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This sounds like the sort of thing that has a specific answer in your book. You might want to be sure to look there because we might not interpret this question the same way your book does.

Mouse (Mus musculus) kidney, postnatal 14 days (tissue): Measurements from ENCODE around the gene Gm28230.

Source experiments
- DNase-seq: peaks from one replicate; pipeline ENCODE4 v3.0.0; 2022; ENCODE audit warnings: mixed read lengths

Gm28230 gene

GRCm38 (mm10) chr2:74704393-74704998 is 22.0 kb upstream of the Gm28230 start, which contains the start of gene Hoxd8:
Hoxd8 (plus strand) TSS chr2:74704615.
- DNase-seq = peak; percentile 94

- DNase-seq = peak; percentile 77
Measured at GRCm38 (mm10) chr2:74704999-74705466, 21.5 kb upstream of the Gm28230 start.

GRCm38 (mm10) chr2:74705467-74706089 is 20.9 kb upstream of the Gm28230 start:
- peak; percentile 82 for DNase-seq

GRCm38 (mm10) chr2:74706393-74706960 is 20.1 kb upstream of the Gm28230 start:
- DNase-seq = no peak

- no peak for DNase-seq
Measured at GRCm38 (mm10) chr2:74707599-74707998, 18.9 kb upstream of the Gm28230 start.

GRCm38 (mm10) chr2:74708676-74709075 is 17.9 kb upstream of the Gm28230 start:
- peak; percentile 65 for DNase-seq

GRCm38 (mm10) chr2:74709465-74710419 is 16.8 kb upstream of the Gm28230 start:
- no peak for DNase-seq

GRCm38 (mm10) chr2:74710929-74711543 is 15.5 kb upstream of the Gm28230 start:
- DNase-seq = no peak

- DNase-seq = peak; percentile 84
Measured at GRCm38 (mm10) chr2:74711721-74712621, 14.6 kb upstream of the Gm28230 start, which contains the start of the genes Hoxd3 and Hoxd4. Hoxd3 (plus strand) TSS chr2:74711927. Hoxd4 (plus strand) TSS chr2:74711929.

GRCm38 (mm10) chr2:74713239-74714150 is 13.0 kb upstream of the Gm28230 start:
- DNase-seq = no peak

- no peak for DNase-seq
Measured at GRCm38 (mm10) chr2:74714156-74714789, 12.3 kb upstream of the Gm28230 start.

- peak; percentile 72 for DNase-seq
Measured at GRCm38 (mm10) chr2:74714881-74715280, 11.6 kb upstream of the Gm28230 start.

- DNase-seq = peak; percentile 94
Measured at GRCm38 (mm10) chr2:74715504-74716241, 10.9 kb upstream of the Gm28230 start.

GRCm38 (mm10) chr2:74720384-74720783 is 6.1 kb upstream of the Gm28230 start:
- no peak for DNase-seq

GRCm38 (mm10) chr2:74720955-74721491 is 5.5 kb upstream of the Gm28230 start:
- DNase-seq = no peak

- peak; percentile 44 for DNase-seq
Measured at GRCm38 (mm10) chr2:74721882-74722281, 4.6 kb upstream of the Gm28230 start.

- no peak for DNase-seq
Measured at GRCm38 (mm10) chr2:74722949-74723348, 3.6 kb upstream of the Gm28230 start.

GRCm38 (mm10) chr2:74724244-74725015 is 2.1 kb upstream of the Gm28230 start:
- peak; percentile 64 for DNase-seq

The most plausible answer to this is that the major ecological zones or landforms in North America run north to south while Canada (especially the part that is within the temperate regions) runs east to west. For example, the Rocky Mountains are a major north-south mountain range. As another example, the Mississippi-Missouri River complex runs north-south. Even the mountains in the east (which are very old and are no longer very high) run north to south. The fact that these landforms run north-south makes it more "natural" to have a country that runs in that direction or that at least (like the United States) has a much longer north-south dimension within the temperate zone. By contrast, Canada's main axis is an east-west one in the southern part of the country.
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